Federal Judge Orders Tennessee To Stop Blocking Muslims From Worshiping In New Mosque

Construction site at the Mufreesboro mosque

Just in time for the holy month of Ramadan, a federal judge has ruled that Tennessee county officials need to stop blocking worshipers from occupying their newly-built mosque, overruling a county judge’s order that was preventing the mosque from opening.

The Islamic Center of Murfreesboro sued Rutherford County, TN yesterday, asking the district judge for an emergency order to allow the mosque to open its doors to worshipers before Ramadan begins at sundown today. Federal prosecutors also filed a similar lawsuit in Nashville, alleging violations of the federal law that guarantees freedom of religion and equal protection under the Constitution.

The Beckett Fund for Religious Liberty and a local civil rights attorney represented the congregation’s case. More than 100 religious leaders from varying faith traditions also signed onto a letter drafted by the Beckett Fund to support the mosque . A statement to the federal court explained that Rutherford County’s discrimination against the Muslim community is both hypocritical and harmful:

If [the mosque] were a Christian church, it would have been granted a certificate of occupancy and would be worshipping in its new facility today…The discriminatory treatment of the mosque also sends a powerful message to the Muslim community that they are second-class citizens, not worthy of the same rights or protection as Christian churches.

The Islamic center’s legal troubles first began in 2010, when Rutherford County residents filed a lawsuit alleging that Islam was not a real religion, but rather a “seditious cult” that intended to impose Islamic religious law on the U.S. government. Although that case was thrown out, a local judge picked the fight up again this May and ruled that the mosque’s building permits were invalid because the congregation had not provided “adequate public notice” of the construction. But thanks to U.S. Attorney Jerry Martin’s ruling yesterday in favor of the Murfreesboro congregation’s emergency petition — ultimately determining that the local judge could not hold the Murfreesboro mosque to the separate standard he had created in his May ruling — congregants will be able to worship in their newly-constructed mosque.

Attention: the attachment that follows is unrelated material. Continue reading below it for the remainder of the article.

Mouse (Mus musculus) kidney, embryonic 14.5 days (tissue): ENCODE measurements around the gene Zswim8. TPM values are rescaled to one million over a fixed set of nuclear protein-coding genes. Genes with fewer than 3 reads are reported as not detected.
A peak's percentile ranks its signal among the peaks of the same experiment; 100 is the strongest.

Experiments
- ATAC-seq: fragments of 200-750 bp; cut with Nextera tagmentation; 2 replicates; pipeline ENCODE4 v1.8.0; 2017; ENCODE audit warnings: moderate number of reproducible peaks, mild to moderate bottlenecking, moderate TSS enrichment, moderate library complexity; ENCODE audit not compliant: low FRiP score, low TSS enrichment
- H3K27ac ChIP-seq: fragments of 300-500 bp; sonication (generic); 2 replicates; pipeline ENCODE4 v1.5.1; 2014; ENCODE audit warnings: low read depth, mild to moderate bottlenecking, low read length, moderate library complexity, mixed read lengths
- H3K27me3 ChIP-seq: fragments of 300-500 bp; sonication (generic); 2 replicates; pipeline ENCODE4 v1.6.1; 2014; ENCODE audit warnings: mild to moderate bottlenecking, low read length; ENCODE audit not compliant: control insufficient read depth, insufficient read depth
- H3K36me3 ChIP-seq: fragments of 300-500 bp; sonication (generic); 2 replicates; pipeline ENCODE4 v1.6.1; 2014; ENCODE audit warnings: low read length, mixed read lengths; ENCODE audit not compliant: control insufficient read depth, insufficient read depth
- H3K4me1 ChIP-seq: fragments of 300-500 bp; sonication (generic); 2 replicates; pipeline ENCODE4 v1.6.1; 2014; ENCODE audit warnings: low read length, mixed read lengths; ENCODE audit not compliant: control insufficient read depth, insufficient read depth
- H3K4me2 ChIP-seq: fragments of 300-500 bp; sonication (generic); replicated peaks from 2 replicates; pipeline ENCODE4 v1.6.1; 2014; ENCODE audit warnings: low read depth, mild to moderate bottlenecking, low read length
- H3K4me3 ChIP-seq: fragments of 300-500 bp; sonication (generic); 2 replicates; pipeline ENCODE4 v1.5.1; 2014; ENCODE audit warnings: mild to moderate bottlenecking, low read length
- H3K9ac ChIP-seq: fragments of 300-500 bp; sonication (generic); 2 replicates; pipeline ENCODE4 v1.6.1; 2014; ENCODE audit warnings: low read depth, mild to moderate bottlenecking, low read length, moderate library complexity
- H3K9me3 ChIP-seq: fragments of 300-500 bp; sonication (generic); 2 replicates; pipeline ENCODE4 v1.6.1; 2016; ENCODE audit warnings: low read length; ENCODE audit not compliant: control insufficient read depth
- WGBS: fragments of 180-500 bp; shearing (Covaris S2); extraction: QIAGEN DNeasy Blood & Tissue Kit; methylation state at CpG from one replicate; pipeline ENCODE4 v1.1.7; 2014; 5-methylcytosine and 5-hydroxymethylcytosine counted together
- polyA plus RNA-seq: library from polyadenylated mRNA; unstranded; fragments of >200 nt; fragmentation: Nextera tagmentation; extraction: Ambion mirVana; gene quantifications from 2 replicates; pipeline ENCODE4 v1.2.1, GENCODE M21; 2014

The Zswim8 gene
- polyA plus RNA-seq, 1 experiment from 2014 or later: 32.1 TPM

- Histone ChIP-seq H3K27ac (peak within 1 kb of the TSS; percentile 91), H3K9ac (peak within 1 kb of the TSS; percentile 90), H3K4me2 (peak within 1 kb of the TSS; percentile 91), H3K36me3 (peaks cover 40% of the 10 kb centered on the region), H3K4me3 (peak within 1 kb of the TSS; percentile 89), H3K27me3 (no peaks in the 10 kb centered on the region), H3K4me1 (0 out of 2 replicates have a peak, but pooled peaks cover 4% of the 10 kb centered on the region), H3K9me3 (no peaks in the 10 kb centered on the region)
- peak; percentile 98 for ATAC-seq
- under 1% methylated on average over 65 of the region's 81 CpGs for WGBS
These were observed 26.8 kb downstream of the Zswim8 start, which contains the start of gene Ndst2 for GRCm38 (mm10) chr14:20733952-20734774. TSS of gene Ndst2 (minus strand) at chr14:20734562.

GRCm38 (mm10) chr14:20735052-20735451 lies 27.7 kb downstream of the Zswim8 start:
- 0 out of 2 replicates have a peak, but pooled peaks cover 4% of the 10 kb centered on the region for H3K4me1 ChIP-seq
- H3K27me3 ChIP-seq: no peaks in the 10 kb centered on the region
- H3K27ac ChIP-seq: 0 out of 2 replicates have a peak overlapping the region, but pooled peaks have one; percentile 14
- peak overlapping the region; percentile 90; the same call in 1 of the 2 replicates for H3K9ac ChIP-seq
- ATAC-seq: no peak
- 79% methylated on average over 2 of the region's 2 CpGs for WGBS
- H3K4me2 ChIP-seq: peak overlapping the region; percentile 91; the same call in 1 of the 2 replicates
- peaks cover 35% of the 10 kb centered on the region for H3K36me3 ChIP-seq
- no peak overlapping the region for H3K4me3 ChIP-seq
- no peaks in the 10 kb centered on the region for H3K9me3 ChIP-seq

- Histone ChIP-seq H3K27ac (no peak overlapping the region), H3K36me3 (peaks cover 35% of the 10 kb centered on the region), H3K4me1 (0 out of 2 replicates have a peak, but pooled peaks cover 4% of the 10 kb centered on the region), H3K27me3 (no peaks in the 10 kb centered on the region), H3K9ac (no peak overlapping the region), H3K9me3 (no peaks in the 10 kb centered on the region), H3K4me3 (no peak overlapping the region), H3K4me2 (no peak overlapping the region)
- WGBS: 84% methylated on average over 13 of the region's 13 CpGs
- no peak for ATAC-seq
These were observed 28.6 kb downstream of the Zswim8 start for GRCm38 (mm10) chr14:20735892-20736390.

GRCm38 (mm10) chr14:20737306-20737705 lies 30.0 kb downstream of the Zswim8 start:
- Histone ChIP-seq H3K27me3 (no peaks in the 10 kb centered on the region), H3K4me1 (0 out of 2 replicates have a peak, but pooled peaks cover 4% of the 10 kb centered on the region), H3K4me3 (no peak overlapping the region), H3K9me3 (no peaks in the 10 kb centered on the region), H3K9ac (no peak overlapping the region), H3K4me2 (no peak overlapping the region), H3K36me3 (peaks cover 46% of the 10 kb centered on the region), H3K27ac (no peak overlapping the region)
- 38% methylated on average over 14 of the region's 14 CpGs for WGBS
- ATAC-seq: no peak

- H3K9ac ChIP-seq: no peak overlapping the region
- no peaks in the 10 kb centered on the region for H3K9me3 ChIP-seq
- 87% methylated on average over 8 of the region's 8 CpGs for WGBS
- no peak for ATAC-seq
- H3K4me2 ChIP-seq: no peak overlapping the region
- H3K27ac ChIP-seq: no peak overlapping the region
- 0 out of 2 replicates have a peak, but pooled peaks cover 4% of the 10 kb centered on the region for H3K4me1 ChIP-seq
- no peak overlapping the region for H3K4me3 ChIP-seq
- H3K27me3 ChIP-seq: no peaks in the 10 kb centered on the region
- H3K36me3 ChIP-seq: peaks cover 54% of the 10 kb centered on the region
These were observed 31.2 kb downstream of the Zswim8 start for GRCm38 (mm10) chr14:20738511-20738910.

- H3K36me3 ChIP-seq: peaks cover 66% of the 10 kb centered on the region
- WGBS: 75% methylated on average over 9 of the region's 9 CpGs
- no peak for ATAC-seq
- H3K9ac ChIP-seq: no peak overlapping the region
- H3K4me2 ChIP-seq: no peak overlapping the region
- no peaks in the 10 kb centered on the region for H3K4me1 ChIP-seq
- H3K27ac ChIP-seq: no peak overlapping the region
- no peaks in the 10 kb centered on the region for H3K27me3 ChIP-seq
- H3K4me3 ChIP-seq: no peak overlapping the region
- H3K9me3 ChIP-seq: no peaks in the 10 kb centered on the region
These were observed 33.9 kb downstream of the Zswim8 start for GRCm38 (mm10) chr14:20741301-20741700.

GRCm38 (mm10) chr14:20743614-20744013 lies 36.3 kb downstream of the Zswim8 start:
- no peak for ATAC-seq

The resistance to the Murfreesboro mosque is not the only recent example of Islamophobia in the state of Tennessee. Tennessee Republicans are currently circulating a petition condemning their governor for hiring Muslim employees, and the Rutherford County sheriff’s office brought in an anti-Muslim speaker to train police officers about Muslim culture earlier this year.